Film Noir Classic Collection: Volume 5 – DVD Review



What’s the difference between a crime movie and a film noir? Dream-like, strange, erotic, ambivalent, and cruel were elements defined by French critics Raymond Borde and Etienne Chaumeton in A Panorama of American Film Noir. But there’s no need to identify these five qualities. Ultimately a crime movie becomes a film noir when the characters yield to a desperation that overwhelms their better judgment. The bad guys are tempted by the desires of a sultry woman, the dream of getting out of a bad situation or their own insanity. The good guys are driven by a desire to avenge. Nobody does the crime as a lark. Nobody lets the proper authorities take care of business. Film Noir Classic Collection: Volume 5 brings together eight movies with characters taken to the edge with their desperate urges.

Cornered (1945 – 102 minutes) doesn’t need underworld crime to create the film noir attitude. Laurence Gerard (Dick Powell) is a Canadian who fought in occupied France. He marries a French woman. While arranging to get her a passport, she’s ratted out. The fink fakes his death, but Gerard’s bloodlust won’t be fooled. He goes around the world to find the culprit and administer harsh justice. Deadline At Dawn (1946 – 83 minutes) gives a man less than a day to clear himself of murder. A sailor (Bill Williams) gets drunk with a dame and swipes her cash. Guilt gets the better of him so he returns the cash only he can’t. She’s dead. He needs to find the real killer so this doesn’t prevent him from getting back to his base. The navy does frown on suspected homicidal killers. He gets help from a dancing girl (Susan Hayward) to delve into the dead woman’s life to find the real killer.

Desperate (1947 – 73) earns its desperate credentials in the title alone. Director Anthony Mann (the first reel of Spartacus) gives us a tale of a good trucker placed in an extremely bad situation. Steve Randall (Steve Brodie) gets hired by Walt Radak (Perry Mason‘s Raymond Burr) for a moving gig. What he doesn’t catch onto until the worst possible moment is they’re robbing a warehouse. Things go wrong and Walt wants Steve to take the fall. He promises to kill Steve’s wife if he doesn’t confess to the cops. Steve grabs his wife and hits the road. Burr flexes his goon muscles in the pursuit. It’s a hard-punching flick. Backfire (1950 – 91 minutes) takes a pair of World War vets into darkness. Gordon MacRae and Edmond O’Brien were stuck inside a tank. When they get back to America, their civilian dreams don’t come true. O’Brien ends up in a vet hospital with bum legs. MacRae get accused of murder. His army buddy thinks he’s innocent and risks his life to prove it.

Armored Car Robbery (1950 – 68 minutes) explains the core action in the title. A gang of crooks pull off the heist. Things don’t go smooth because the leader takes out a cop. Eventually during their flight, things get extra dicey since the robbers want to raise their percentage of the tack. One of the robbers is Perry Mason‘s William Talman. Dial 1119 (1950 – 75 minutes) could be a letdown since a majority of the action takes place in a bar. Luckily the bar is run by William Conrad (Cannon and Jake and the Fat Man). The place has air conditioning and a projector television perfect for watching the boxing. He has a large clientele on a hot night. Unfortunately one of his newest customers is a psychopathic killer. Who will be alive for last call?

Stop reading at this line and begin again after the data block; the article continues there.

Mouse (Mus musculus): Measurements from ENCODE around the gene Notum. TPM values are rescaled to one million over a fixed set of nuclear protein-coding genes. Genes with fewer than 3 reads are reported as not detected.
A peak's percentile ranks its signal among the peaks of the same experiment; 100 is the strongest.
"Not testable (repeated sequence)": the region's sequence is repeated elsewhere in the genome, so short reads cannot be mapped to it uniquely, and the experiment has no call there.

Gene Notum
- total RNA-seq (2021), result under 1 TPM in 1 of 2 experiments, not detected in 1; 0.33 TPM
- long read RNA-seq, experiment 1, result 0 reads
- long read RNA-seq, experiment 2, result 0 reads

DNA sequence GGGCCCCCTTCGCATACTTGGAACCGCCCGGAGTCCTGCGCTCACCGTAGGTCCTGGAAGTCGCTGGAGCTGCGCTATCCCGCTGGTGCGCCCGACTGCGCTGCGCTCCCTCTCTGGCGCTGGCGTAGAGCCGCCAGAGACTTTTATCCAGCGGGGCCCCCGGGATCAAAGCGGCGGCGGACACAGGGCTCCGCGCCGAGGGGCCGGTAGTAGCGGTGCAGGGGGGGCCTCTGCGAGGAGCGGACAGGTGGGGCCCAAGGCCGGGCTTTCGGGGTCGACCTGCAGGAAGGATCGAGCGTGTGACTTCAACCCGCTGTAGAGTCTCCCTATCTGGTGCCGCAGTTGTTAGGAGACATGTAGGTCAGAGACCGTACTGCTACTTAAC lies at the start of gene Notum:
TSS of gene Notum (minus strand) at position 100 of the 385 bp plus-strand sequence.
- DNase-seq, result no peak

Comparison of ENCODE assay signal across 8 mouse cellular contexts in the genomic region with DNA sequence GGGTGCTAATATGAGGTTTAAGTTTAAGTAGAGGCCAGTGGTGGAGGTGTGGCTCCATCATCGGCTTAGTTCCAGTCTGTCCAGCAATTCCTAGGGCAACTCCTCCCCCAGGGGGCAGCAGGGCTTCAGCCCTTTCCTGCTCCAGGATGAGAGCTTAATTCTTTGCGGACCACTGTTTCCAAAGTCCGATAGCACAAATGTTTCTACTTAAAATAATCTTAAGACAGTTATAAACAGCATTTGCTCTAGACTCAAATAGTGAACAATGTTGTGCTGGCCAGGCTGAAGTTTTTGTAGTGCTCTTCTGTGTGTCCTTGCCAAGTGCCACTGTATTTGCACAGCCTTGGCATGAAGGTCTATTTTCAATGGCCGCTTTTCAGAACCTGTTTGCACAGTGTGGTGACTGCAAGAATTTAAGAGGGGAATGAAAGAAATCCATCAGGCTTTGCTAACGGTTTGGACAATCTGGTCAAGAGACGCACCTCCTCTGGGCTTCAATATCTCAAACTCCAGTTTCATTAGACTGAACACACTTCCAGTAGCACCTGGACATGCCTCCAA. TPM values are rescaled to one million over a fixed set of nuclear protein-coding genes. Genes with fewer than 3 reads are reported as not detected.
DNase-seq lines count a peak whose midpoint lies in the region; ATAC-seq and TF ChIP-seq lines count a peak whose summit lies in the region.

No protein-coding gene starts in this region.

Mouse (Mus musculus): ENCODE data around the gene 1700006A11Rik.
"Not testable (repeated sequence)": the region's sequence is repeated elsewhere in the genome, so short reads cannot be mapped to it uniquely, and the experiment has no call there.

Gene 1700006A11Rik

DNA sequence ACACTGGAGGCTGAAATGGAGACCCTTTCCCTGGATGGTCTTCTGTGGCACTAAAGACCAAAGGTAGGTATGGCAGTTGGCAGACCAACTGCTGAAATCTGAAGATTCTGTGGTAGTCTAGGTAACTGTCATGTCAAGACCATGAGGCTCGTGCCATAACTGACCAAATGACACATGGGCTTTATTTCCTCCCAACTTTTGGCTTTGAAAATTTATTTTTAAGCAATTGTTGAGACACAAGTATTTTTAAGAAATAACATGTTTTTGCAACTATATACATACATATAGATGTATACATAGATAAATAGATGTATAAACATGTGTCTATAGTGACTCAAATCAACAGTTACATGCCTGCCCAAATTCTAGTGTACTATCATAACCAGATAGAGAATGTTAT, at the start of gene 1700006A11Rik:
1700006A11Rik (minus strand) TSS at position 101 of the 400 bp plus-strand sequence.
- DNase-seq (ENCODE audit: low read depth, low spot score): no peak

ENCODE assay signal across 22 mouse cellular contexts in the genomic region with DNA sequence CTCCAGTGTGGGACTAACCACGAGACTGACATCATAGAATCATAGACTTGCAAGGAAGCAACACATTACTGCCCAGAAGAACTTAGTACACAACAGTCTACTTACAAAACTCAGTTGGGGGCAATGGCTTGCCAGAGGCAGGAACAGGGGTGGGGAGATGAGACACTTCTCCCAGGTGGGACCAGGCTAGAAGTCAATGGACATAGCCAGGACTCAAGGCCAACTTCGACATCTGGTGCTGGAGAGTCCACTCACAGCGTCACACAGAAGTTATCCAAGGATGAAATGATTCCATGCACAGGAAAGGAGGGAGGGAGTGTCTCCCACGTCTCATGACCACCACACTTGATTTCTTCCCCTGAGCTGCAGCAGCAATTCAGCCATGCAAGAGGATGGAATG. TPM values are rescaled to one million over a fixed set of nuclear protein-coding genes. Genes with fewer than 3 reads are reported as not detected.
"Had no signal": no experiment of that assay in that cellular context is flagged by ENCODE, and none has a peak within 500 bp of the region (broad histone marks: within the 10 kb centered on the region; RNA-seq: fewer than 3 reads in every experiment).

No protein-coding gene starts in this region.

The Phenix City Story (1955 – 100 minutes) starts off with a rather clunky news reporter explaining that this is a true story. But stick through the nearly 13 minutes of ‚Äúreality” to get to a riveting tale of corruption. The Alabama town near a military base was more crooked than San Francisco’s Lombard Street. Luckily a few citizens are brave enough to face off against the redneck mafia. Unlucky for them, the redneck mafia has no problem killing them. It’s a savage tale of taking back a city. Crime in the Streets (1956 – 91 minutes) aims young with juvenile delinquents out of control. John Cassavetes (Rosemary’s Baby) and Sal Mineo (Rebel Without A Cause) are part of the Hornets. They’re truly bad boys who will take out neighbors that fink them to the cops. Director Don Siegel would go on to create the ultimate bad-ass cop in Dirty Harry.

Film Noir Classic Collection: Volume 5 gives eight lesser titles a chance to shine. They show that film noir can happen around the world without an age limit. These might not be the films your local community college professor would classify as film noir, but the lead characters are desperate. They don’t see any way to back off from their plans.

The video for The Phenix City Story and Crime in the Streets is 1.78:1 anamorphic. The other six films are 1.33:1 full frame. The transfers bring out the harsh shadows that dominate movies classified as film noir. Nothing roughs up the gritty feel. The audio is Dolby Digital mono on all the films. The levels bring out the main characters scratching society’s underbelly. The subtitles are in English, Spanish and French.

Trailers are provided for Cornered and Dial 1119.

Film Noir Classic Collection: Volume 5 contains eight films that illustrate the desperation that turns a crime film into film noir. There’s nothing cute about the criminals or smug about the heroes. The boxset is more for the avid viewer than the curious watcher. This is the right set for those who don’t want casual crooks. It is appreciated that this series is being continued instead of being shuttled over to the burn on demand Warner Archive.


Warner Home Video presents Film Noir Classic Collection: Volume 5. Starring: William Conrad, Dick Powell, John Cassavetes and Sal Mineo. Boxset contents: 8 Films on 4 DVDs. Released on DVD: July 13, 2010.



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